Afghanistan Terrain

Mountains traverse the center of the country, running generally in a northeast southwest direction. Of the total land area, over 49 percent lies above 2,000 meters. Geographers disagree on the division of these mountains into systems.

The highest peaks are over 7,000 meters above sea level and are found in the eastern part of the country. In comparison, Mount Everest, which has the highest elevation in the world, stands 8,853.5 meters above sea level. The mountains of the Hindu Kush diminish in height as they stretch westward. Toward the middle of the range, near Kabul, they extend from 4,500 to 6,000 meters above sea level. In the western portion of the range they attain heights of 3,500 to 4,500 meters and at the extreme western border are lower still. The average altitude of the Hindu Kush is 4,500 meters (see fig. 4). The Hindu Kush runs about 966 kilometers laterally, and its median north south measurement is about 240 kilometers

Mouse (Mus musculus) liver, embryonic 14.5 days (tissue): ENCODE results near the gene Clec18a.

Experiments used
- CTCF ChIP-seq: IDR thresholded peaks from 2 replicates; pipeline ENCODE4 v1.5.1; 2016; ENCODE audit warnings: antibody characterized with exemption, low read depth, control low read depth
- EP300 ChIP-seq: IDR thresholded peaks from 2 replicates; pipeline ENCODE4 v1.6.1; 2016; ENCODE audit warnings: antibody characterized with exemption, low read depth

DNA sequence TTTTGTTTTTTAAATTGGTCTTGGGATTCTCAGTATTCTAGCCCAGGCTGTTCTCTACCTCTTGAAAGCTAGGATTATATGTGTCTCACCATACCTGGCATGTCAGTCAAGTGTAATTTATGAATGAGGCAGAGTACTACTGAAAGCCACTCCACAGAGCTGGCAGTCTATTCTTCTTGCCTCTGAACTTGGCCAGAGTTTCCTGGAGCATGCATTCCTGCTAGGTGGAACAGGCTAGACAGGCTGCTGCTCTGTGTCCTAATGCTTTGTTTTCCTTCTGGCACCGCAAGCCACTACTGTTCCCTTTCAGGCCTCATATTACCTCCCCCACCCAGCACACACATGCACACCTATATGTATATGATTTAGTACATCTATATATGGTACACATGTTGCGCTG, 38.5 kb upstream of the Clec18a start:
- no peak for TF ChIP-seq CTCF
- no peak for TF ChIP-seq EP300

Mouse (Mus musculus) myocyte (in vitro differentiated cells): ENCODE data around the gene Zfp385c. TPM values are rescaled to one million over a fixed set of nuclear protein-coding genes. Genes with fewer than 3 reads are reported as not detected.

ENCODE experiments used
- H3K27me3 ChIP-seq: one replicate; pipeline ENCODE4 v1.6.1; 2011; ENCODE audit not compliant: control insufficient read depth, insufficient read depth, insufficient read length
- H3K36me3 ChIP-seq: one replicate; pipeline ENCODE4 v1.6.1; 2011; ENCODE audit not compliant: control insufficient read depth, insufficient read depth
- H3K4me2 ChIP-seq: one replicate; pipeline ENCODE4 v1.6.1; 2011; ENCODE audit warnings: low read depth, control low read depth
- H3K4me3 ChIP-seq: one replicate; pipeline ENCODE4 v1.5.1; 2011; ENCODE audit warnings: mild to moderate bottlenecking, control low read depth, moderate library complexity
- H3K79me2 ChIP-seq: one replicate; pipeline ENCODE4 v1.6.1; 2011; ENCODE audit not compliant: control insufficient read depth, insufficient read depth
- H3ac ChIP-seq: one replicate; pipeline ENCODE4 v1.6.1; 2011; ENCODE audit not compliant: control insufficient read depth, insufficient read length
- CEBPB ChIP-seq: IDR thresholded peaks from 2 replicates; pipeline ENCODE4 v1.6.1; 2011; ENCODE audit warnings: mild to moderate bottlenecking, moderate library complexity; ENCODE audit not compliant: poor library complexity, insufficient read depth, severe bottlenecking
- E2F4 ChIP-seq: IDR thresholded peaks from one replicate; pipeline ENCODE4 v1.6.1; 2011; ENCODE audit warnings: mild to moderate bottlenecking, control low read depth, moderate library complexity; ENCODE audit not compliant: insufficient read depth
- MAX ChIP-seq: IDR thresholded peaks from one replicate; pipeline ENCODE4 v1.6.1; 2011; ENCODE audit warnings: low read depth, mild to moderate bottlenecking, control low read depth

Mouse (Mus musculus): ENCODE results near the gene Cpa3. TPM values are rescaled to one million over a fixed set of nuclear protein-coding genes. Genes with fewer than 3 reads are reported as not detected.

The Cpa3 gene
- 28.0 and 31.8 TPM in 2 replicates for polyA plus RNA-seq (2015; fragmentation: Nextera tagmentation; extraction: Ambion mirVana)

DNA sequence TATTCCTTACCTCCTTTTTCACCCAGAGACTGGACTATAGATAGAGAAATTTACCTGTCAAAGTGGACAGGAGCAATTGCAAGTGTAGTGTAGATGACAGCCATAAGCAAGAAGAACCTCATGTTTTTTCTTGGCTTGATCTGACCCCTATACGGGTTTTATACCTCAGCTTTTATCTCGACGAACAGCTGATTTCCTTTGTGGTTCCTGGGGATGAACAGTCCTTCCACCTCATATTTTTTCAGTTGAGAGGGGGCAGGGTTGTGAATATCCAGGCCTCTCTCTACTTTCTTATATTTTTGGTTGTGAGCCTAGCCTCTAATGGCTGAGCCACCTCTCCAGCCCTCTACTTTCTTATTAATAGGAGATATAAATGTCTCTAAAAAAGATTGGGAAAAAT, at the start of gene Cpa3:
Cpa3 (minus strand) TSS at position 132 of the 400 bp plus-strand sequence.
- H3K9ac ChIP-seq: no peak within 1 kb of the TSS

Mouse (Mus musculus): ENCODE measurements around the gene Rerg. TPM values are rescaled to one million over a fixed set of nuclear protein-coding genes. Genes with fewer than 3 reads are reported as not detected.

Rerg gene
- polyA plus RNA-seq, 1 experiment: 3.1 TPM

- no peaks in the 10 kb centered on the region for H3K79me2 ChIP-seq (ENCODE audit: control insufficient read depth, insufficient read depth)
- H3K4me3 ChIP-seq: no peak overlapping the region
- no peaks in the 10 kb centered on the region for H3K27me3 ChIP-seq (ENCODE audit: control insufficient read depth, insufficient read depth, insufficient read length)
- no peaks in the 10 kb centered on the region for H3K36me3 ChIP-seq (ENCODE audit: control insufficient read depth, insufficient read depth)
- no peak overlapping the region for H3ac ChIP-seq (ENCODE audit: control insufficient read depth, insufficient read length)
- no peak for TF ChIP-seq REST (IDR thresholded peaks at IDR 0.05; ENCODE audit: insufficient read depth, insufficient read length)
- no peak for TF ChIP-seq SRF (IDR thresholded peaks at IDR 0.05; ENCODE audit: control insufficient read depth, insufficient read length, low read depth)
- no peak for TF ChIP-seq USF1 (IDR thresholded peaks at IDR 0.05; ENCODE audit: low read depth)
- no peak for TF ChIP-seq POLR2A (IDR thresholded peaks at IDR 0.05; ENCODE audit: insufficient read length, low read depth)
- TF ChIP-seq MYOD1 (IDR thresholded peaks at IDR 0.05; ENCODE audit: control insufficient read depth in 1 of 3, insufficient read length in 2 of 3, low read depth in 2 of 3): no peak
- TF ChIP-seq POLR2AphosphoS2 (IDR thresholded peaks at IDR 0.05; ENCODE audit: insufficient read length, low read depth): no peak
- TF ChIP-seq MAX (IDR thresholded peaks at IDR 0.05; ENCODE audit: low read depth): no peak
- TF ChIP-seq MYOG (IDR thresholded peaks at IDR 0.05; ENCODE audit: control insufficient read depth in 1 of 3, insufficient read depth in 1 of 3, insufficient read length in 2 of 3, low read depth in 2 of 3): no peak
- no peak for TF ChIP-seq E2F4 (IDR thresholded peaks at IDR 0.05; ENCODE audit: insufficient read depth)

In addition to its mountains, the country also possesses many rivers, river basins, lakes, and desert areas. Rivers take on a very special significance in an arid, landlocked country. The major rivers axe the Amu Darya (or Oxus; length at least 800 kilometers), Helmand (length 1,000 kilometers), Harirud 850 kilometers), and Kabul (length 460 kilometers). In addition, four important rivers flow northward: the Balkh, Morghab, Koshk, and Qonduz. The last two rivers flow into the Amu Darya. Many additional rivers and streams flow only seasonally, drying to a trickle or becoming totally dry during part of the year. Most rivers simply empty into arid portions of the country, spending themselves through evaporation without emptying into another watercourse. The most important river basins in the view of Gopalakrishnan are the Amu Darya, Kabul, Helmand, and Harirud.

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